All school-age, Maryland youth have access to high quality learning opportunities in the out-of-school hours, allowing them to explore, create and achieve.
The mission of the Maryland Out of School Time Network (MOST) is to build a coalition of youth, families, community members, program providers, educators, funders, and policy makers to expand funding , implement more effective policies, and support increased program quality for youth opportunities in the out of school hours.
Create a sustainable structure of statewide, regional and local partnerships, particularly school community partnerships, focused on supporting policy development at all levels.
Support the development and growth of statewide policies that will secure the resources that are needed to sustain new and existing school-based/school-linked afterschool programs.
Support statewide systems to ensure programs are of high quality.
- Relaunched the Maryland Affiliate for the National Mentoring Partnership, Maryland MENTOR;
- Developed and implemented Maryland’s Out of School Time Quality Standards Framework which has been adopted at the state level;
- Worked with legislative champions in Annapolis to pass The Public School Opportunities Enhancement Act (HB1402), which allocates $2.5 million over two years in grants for 10 school systems in Maryland that have at least 50% free-and-reduced meals-eligible students;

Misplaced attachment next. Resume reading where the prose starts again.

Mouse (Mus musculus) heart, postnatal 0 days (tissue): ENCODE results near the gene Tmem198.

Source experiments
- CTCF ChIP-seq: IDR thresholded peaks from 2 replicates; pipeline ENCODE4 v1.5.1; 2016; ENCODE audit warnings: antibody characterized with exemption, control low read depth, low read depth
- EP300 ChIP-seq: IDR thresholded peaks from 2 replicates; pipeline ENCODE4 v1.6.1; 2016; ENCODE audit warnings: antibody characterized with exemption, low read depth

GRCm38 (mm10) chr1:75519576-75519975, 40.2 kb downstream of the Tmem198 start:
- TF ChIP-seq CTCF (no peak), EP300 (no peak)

- Serving as an intermediary sponsor statewide for AmeriCorps VISTA to build capacity in the Out of School Time (OST) field. Since 2014, MOST has placed 42 full-year AmeriCorps VISTA members and 73 Summer Associates at a total of 31 program sites serving communities across Maryland. Our VISTA members have collectively raised over $541,961 in cash resources and $234,162 worth of in-kind resources for MD OST programs;
- Supporting programs with training and professional development through professional learning communities focused on youth development, STEM, inclusion and more;
- Presenting 8 statewide, annual conferences, with an attendance of approximately 250-300 educators and advocates each year.